The UK’s inflation rate surged to a five-year high in September as rising food and transport costs upped the financial pressure on struggling households while Brexit uncertainty caused the sterling to slide.
Figures from the Office for National Statistics (ONS) on Tuesday showed the Consumer Price Index (CPI) measure of inflation rose to 3% last month, up from 2.9% in August.
The increase was in line with expectations but it matches the level of April 2012. It was last higher in March that year when it reached 3.5%.
Households have been feeling the pinch as the Brexit-hit pound bumps up everyday prices and wage growth tracks behind inflation.
What Is Behind The Rise?
ONS head of inflation Mike Prestwood said food prices and a range of transport costs “helped push up inflation in September”.
“These effects were partly offset by clothing prices that rose less strongly than this time last year.”
The fall in the pound since last year’s Brexit vote has also impacted inflation.
The jump in CPI leaves Bank of England Governor Mark Carney on the brink of having to write a letter to Chancellor Philip Hammond explaining why inflation is rising so rapidly, the Press Association suggested.
Speaking in Westminster after the announcement Carney it was “more likely than not” that he would be writing to the Chancellor.
The Government has set an inflation target of 2%, with protocol dictating that Carney must contact the Chancellor if inflation exceeds 3% or falls short of 1%.
Focusing on CPI, the Office for National Statistics said food and non-alcoholic drinks rose by 0.8% month-on-month in September after falling by 0.1% over the same period last year.
On an annual basis, prices rose by 3% last month, its highest level since October 2013 when it climbed by 3.9%.
Transport costs also put upward pressure on the headline rate in September after recording a smaller month-on-month fall of 1.3% in contrast to a drop of 2.3% in 2016.
Fuel prices also pushed higher, with petrol and diesel both stepping up by 2.5p on the month to 118.2p and 120.1p respectively.
The Consumer Price Index, including owner-occupiers’ housing costs (CPIH), was 2.8% in September, up from 2.7% in August.
CPIH is the ONS’s preferred measure of inflation, which includes costs associated with living in, maintaining and owning a home.
Pensioners can look forward to a 3% increase in the basic state pension next April - their largest increase for six years.
Under the triple-lock system, pensions rise in line with earnings growth, September’s CPI reading, or by 2.5%, whichever number is biggest.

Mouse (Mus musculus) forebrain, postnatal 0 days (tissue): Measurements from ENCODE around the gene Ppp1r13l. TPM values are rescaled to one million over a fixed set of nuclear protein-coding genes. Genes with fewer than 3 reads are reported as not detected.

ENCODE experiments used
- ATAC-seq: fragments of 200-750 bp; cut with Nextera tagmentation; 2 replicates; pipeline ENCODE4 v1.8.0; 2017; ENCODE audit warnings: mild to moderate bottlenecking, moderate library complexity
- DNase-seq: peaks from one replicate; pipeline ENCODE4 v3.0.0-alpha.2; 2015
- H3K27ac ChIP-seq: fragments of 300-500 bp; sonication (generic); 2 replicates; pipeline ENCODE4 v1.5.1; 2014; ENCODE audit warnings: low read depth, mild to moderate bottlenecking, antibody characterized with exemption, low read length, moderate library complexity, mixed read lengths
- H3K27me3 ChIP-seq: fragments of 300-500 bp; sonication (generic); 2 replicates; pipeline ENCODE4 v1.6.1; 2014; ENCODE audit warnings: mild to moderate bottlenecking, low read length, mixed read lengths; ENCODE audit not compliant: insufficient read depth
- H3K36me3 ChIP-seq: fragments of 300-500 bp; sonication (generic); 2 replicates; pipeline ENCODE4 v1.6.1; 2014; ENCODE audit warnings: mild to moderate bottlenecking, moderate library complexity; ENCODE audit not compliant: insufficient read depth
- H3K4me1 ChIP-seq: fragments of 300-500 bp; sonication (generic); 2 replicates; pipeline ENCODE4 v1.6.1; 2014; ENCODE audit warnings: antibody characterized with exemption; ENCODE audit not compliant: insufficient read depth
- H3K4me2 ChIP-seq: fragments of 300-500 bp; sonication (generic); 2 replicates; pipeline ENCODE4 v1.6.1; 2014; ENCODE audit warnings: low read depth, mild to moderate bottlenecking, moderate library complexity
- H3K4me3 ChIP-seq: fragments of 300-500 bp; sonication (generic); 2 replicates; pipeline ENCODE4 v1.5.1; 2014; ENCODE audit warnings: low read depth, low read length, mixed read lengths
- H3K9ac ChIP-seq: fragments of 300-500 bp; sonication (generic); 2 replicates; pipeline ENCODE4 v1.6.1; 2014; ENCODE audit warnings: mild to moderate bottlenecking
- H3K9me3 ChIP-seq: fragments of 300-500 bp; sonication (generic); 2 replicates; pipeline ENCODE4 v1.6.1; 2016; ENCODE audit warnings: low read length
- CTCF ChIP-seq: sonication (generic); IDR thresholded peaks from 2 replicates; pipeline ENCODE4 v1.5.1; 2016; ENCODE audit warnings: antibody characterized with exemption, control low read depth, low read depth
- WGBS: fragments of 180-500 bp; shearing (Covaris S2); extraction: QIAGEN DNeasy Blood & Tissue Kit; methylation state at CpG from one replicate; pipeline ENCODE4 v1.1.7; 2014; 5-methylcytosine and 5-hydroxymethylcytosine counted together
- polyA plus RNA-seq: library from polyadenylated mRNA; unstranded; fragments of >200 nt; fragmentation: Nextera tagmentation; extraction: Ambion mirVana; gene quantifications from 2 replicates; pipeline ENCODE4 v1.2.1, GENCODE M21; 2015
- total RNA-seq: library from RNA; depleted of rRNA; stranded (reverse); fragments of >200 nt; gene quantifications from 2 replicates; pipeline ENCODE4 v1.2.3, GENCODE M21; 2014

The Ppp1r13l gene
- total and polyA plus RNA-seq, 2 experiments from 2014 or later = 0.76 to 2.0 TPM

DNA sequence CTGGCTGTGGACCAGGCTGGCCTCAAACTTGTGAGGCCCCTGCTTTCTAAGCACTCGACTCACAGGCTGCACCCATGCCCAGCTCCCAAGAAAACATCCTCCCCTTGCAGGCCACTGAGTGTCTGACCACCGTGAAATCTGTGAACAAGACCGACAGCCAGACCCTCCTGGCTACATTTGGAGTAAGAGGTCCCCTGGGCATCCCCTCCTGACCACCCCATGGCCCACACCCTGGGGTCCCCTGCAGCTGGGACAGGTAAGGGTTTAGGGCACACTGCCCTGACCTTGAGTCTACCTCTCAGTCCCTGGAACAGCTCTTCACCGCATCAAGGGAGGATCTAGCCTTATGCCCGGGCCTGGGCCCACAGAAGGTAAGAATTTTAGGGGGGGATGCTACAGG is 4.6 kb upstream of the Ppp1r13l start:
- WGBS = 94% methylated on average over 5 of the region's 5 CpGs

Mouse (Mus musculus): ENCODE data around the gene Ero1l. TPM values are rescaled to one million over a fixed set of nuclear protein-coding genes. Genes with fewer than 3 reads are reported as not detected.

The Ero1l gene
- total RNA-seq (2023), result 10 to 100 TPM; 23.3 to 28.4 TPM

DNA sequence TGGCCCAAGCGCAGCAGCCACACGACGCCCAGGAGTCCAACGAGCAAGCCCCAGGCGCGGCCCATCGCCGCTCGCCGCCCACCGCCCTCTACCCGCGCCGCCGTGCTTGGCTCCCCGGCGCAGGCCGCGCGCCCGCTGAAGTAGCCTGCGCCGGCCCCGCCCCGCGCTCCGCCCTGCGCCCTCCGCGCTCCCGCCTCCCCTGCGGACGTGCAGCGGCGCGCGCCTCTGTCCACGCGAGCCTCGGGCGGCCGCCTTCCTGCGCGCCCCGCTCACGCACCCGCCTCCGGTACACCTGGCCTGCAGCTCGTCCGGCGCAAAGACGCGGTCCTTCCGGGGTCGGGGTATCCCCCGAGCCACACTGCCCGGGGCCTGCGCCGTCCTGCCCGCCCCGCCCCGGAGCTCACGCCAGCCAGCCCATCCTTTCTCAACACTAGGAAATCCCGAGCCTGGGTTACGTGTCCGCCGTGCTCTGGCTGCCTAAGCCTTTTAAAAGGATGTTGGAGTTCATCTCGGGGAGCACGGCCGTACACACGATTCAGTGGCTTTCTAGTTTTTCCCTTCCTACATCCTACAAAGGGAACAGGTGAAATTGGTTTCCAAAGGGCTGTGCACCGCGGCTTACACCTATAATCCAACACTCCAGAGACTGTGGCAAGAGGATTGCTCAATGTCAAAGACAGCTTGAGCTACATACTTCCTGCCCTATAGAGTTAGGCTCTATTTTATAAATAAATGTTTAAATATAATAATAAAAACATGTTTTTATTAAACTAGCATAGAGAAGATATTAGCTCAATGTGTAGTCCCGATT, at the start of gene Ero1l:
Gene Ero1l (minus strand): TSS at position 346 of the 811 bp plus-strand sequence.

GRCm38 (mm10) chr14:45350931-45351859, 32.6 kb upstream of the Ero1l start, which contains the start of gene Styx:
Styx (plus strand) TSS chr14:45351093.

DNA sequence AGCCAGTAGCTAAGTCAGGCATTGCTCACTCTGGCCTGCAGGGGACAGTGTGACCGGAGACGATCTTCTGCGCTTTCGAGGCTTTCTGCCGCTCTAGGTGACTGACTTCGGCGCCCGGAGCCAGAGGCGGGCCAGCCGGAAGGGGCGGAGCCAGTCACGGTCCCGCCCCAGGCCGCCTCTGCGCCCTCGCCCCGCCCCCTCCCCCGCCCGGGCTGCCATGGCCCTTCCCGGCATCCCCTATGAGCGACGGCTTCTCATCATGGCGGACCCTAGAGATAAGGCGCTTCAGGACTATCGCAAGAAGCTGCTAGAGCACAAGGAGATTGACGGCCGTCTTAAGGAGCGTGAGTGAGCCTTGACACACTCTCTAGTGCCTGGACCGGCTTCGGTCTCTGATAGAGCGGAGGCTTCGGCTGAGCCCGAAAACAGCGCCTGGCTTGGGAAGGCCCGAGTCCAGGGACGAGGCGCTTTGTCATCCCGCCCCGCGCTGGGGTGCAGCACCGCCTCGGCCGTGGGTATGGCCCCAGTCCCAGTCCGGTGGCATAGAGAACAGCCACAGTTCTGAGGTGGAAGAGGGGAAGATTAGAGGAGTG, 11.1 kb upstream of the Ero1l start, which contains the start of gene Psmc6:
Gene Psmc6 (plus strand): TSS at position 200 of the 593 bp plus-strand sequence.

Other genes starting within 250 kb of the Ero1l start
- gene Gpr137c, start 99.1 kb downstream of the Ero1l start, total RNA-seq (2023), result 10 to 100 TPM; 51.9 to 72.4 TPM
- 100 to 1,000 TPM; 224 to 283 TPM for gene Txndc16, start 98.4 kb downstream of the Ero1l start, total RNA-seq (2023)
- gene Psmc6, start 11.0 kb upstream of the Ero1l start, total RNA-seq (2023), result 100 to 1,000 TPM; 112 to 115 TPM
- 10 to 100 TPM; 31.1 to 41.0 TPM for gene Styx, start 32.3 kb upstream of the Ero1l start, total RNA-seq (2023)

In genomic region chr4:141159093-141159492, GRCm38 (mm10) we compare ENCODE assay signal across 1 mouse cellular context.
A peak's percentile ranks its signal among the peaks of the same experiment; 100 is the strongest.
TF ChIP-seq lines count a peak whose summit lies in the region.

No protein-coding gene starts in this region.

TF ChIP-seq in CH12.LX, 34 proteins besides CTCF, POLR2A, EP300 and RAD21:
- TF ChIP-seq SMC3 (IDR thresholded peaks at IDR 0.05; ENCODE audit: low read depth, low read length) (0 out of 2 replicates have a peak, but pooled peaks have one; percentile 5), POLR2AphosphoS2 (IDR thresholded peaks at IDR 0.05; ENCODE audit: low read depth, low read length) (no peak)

Those on the new state pension, the BBC said, would see their weekly income rise to £164. At the moment, the full new state pension is £159.55 per week.
Losers - Everyone Else
The rise in inflation means British workers are continuing to be hit in the pocket with average wages only rising by 2.1% per year in the three months to July.
The Guardian called the graph below “one of the most depressing charts in UK economics today”.
The TUC, which represents millions of British workers, on Tuesday urged the Government to act to stop UK households from hurting and reiterated its desire for the public section pay cap to be ditched.
TUC General Secretary Frances O’Grady told the Guardian: “The government needs to face up to Britain’s cost of living crisis. The squeeze on household budgets is getting tighter by the month.”
The Resolution Foundation said today’s figures mean that the pay freeze is “currently biting hardest for those in the public sector”.
O’Grady said Chancellor Philip Hammond must use next month’s budget to ease “pressure” on struggling families.
“That means giving five million public sector workers the pay rise they have earned.
“Prices are sky-rocketing. Offering hard-working public servants below-inflation increases would amount to yet another real-terms pay cut.”
The increase in inflation is expected to lead to an increase in interest rates meaning the cost of mortgages will increase.
O’Grady urged the Bank Of England not to raise interest rates from the current low of 2.25% arguing that the British economy is “simply not strong enough” to cope”.
She said it would be a “big mistake” to increase interest rates before wages.
Like workers wages, benefits are not keeping pace with inflation, meaning the poorest Brits will find it even harder to get by next year - even if they are in work.
The Resolution Foundation said that low-income working families with two kids will lose more than £300 pounds next April.
Other reports suggested beneficiaries could lose £450.
The Retail Price Index (RPI), which is used to set next year’s business rates, was unchanged last month at 3.9%.
Despite coming in shy of expectations, the rate still ensures businesses face a hefty tax hike in 2018 on top of the £23.9 billion the Government is expected to haul in from English firms this year.
The Federation of Small Businesses said the rate follows “six months of business rate misery”.
FSB’s national chairman details that misery to the Guardian: “Since April’s bruising revaluation we’ve had the staircase tax, introduction of an unworkable appeals platform and chronic delays to the Chancellor’s £435 million relief package. A near four per cent bill increase next April, on top of losing year one transitional caps, will be the last straw for many.”